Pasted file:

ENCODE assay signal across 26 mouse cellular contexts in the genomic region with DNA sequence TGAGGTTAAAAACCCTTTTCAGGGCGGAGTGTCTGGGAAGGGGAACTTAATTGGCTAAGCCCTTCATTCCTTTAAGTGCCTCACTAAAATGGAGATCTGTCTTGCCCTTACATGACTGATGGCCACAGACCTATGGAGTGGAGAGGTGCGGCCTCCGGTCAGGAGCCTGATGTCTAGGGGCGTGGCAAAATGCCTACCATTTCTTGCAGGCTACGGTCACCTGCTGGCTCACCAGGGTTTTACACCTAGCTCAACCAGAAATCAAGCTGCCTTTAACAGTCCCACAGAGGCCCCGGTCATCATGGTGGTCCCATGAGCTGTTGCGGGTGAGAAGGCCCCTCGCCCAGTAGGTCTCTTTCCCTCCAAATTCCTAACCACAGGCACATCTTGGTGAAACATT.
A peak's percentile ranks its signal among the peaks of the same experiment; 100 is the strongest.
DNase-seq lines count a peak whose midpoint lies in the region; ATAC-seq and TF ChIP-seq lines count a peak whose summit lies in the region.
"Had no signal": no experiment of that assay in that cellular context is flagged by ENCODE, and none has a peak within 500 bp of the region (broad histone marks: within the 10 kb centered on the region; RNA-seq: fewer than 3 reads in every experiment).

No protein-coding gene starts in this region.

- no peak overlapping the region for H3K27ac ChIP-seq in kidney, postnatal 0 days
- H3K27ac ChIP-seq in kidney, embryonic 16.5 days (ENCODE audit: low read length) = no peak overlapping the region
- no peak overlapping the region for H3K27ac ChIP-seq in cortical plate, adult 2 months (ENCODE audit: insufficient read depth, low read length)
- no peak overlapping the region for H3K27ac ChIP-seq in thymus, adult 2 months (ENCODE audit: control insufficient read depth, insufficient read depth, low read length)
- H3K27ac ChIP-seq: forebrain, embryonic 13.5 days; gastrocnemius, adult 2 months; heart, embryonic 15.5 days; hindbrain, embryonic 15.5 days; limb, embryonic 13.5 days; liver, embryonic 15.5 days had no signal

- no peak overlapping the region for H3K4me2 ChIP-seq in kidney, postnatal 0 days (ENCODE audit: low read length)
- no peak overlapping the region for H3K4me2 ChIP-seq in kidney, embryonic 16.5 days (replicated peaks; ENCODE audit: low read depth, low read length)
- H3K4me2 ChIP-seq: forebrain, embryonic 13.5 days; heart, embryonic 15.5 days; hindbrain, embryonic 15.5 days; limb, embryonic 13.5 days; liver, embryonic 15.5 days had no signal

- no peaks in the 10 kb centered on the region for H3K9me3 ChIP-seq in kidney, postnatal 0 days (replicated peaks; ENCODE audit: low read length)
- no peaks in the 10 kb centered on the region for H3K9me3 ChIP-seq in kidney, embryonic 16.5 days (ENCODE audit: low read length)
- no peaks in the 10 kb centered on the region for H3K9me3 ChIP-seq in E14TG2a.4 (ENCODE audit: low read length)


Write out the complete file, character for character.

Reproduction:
ENCODE assay signal across 26 mouse cellular contexts in the genomic region with DNA sequence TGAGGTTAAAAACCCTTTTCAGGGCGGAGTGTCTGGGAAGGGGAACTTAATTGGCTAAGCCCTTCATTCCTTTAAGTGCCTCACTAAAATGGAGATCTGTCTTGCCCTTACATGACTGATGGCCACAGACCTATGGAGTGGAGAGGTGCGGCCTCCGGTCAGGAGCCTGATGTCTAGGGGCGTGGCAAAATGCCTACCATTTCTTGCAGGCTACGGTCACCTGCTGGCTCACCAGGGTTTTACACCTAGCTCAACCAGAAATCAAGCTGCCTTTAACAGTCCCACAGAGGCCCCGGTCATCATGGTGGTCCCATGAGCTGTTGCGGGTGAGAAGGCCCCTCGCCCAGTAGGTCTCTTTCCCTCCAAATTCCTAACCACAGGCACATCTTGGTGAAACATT.
A peak's percentile ranks its signal among the peaks of the same experiment; 100 is the strongest.
DNase-seq lines count a peak whose midpoint lies in the region; ATAC-seq and TF ChIP-seq lines count a peak whose summit lies in the region.
"Had no signal": no experiment of that assay in that cellular context is flagged by ENCODE, and none has a peak within 500 bp of the region (broad histone marks: within the 10 kb centered on the region; RNA-seq: fewer than 3 reads in every experiment).

No protein-coding gene starts in this region.

- no peak overlapping the region for H3K27ac ChIP-seq in kidney, postnatal 0 days
- H3K27ac ChIP-seq in kidney, embryonic 16.5 days (ENCODE audit: low read length) = no peak overlapping the region
- no peak overlapping the region for H3K27ac ChIP-seq in cortical plate, adult 2 months (ENCODE audit: insufficient read depth, low read length)
- no peak overlapping the region for H3K27ac ChIP-seq in thymus, adult 2 months (ENCODE audit: control insufficient read depth, insufficient read depth, low read length)
- H3K27ac ChIP-seq: forebrain, embryonic 13.5 days; gastrocnemius, adult 2 months; heart, embryonic 15.5 days; hindbrain, embryonic 15.5 days; limb, embryonic 13.5 days; liver, embryonic 15.5 days had no signal

- no peak overlapping the region for H3K4me2 ChIP-seq in kidney, postnatal 0 days (ENCODE audit: low read length)
- no peak overlapping the region for H3K4me2 ChIP-seq in kidney, embryonic 16.5 days (replicated peaks; ENCODE audit: low read depth, low read length)
- H3K4me2 ChIP-seq: forebrain, embryonic 13.5 days; heart, embryonic 15.5 days; hindbrain, embryonic 15.5 days; limb, embryonic 13.5 days; liver, embryonic 15.5 days had no signal

- no peaks in the 10 kb centered on the region for H3K9me3 ChIP-seq in kidney, postnatal 0 days (replicated peaks; ENCODE audit: low read length)
- no peaks in the 10 kb centered on the region for H3K9me3 ChIP-seq in kidney, embryonic 16.5 days (ENCODE audit: low read length)
- no peaks in the 10 kb centered on the region for H3K9me3 ChIP-seq in E14TG2a.4 (ENCODE audit: low read length)